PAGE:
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Ferguson fallout: Lawmaker urges tighter controls on military giveaways to local police

Police attempt to secure a street after a clash with protesters Wednesday, Aug. 13, 2014, in Ferguson, Mo. Protests in the St. Louis suburb rocked by racial unrest since a white police officer shot an unarmed black teenager to death turned violent Wednesday night, with people lobbing molotov cocktails at police who responded with smoke bombs and tear gas to disperse the crowd. (AP Photo/Jeff Roberson)

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Police attempt to secure a street after a clash with protesters Wednesday, Aug. 13, 2014, in Ferguson, Mo. Protests in the St. Louis suburb rocked by racial unrest since a white police officer shot an unarmed black teenager to death turned violent Wednesday night, with people lobbing molotov cocktails at police who responded with smoke bombs and tear gas to disperse the crowd. (AP Photo/Jeff Roberson)

WASHINGTON - A Democratic congressman plans to introduce a bill to restrict a Defence Department program that provides machine-guns and other surplus military equipment for free to local law enforcement agencies across the country.

Rep. Hank Johnson, D-Ga., said Thursday that the death of an unarmed teenager who was shot by a police officer in a St. Louis suburb highlights the need for the legislation, which has been in the works for months. The bill comes as members of Congress have called for the Justice Department to investigate the shooting of a black teen by a police officer in Ferguson, Mo.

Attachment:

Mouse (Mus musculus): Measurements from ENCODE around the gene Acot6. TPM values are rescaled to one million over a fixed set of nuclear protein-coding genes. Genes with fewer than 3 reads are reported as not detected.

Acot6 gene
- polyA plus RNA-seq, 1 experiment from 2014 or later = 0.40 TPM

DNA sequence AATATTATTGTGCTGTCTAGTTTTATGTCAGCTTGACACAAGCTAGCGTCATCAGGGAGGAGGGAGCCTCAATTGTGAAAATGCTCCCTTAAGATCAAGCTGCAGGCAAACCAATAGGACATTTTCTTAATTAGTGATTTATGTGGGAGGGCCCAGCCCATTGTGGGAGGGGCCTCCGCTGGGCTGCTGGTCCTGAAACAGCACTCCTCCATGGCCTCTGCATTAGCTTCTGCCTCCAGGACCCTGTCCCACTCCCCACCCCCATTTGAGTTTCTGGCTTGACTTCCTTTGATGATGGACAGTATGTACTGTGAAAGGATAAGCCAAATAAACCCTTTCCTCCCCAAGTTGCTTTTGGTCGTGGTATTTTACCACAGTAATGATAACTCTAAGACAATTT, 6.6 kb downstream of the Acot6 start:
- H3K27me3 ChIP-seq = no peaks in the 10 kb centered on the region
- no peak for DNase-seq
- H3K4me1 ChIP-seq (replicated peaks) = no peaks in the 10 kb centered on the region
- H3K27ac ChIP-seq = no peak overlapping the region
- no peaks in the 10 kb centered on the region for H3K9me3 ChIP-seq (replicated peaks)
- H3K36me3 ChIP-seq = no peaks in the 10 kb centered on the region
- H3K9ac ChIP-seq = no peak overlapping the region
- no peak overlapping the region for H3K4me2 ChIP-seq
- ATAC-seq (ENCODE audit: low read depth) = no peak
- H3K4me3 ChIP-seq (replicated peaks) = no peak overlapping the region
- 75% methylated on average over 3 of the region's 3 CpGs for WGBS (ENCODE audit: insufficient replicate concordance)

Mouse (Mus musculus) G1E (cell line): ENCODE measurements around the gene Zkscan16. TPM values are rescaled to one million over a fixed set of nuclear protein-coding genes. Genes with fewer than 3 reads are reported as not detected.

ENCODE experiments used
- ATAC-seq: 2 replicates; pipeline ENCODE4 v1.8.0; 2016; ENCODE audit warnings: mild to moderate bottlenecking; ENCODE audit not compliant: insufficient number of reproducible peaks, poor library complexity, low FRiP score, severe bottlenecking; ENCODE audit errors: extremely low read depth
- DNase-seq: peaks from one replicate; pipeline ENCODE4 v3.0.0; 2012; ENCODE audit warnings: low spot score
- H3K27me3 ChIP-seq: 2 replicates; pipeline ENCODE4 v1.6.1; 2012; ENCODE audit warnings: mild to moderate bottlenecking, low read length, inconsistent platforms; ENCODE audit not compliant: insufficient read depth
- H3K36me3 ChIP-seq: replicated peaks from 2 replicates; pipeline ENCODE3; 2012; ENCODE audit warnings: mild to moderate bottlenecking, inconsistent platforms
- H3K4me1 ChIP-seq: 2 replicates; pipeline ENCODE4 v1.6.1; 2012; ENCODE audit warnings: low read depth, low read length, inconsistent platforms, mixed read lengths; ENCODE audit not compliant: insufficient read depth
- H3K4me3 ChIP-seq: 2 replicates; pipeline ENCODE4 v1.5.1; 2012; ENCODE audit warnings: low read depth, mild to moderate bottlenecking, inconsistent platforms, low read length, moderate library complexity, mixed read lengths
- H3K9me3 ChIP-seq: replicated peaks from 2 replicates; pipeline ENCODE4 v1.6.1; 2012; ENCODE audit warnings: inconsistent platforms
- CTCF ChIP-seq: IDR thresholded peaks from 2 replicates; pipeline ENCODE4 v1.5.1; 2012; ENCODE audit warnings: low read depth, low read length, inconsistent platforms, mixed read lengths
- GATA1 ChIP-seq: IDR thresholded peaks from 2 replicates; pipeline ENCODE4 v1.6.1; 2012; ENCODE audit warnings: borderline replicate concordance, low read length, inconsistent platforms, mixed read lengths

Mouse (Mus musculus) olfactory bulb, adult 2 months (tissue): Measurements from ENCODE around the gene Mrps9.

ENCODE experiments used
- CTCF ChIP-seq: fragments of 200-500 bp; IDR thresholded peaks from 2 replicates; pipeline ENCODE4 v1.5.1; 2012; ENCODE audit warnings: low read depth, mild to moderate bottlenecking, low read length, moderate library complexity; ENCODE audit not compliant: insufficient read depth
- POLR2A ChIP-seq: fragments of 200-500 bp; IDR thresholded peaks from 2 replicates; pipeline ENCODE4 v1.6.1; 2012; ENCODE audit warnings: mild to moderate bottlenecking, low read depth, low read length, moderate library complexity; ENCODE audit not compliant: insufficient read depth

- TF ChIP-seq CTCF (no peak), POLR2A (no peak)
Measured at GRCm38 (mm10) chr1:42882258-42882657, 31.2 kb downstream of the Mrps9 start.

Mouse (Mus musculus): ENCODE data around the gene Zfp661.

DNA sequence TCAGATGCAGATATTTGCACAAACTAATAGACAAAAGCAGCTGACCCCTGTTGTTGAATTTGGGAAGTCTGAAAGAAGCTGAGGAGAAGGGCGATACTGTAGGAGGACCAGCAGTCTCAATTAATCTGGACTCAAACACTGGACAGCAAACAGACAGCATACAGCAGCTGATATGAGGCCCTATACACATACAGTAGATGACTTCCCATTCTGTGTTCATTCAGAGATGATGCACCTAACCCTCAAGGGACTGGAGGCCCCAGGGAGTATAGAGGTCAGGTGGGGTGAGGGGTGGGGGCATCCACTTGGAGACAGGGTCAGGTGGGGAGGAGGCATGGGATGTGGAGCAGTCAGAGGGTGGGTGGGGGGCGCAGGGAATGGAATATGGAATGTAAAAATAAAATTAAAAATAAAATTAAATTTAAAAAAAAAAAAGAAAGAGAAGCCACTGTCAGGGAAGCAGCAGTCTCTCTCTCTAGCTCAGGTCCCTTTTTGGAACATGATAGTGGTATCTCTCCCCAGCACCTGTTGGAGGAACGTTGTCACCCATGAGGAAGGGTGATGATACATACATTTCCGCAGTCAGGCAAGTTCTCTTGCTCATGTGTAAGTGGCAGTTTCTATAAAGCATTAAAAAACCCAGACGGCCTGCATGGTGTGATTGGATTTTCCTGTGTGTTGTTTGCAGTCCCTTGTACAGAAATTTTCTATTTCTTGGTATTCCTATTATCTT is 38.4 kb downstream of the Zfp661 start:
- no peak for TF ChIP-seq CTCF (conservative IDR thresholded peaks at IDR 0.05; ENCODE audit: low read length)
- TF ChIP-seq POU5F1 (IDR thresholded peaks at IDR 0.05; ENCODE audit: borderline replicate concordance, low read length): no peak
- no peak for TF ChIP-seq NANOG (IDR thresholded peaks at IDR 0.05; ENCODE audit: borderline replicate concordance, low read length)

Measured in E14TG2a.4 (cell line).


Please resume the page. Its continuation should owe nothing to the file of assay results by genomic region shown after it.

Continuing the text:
Police in riot gear and military garb have clashed nightly with protesters since Aug. 9 shooting of Michael Brown and at times have trained weapons on them from armoured trucks.

A spokesman for the Defence Logistics Agency, the government's combat logistics support agency, said the Ferguson Police Department has been part of the surplus equipment program. It received two tactical vehicles — both Humvees — as well as a generator and a trailer and may have received other equipment, DLA spokesman Joe Yoswa said.

Johnson said city streets should be a place for businesses and families, "not tanks and M16s." He said a Pentagon program that transfers surplus military equipment to state and local law enforcement has led to police agencies resembling paramilitary forces.

"Militarizing America's main streets won't make us any safer, just more fearful and more reticent," Johnson said Thursday. He said his bill would limit the type of military equipment that can be transferred to law enforcement, and require states to certify they can account for all equipment received.

The bill, to be introduced in September, targets a 24-year-old military surplus program that transfers equipment from blankets to bayonets and tanks to police and sheriff's departments across the country. An Associated Press investigation last year of the Defence Department program found that a large share of the $4.2 billion in surplus military gear distributed since 1990 went to police and sheriff's departments in rural areas with few officers and little crime.

A spokesman for House Speaker John Boehner, R-Ohio, declined to comment on Johnson's proposal.

In response to the shooting, Boehner said in a statement that his thoughts and prayers go out to the family and friends of Michael Brown, the teenager who was killed Saturday.

"I strongly support a full and thorough investigation of the events surrounding his death, and subsequent actions, including the detention of journalists covering this heartbreaking situation," Boehner said.

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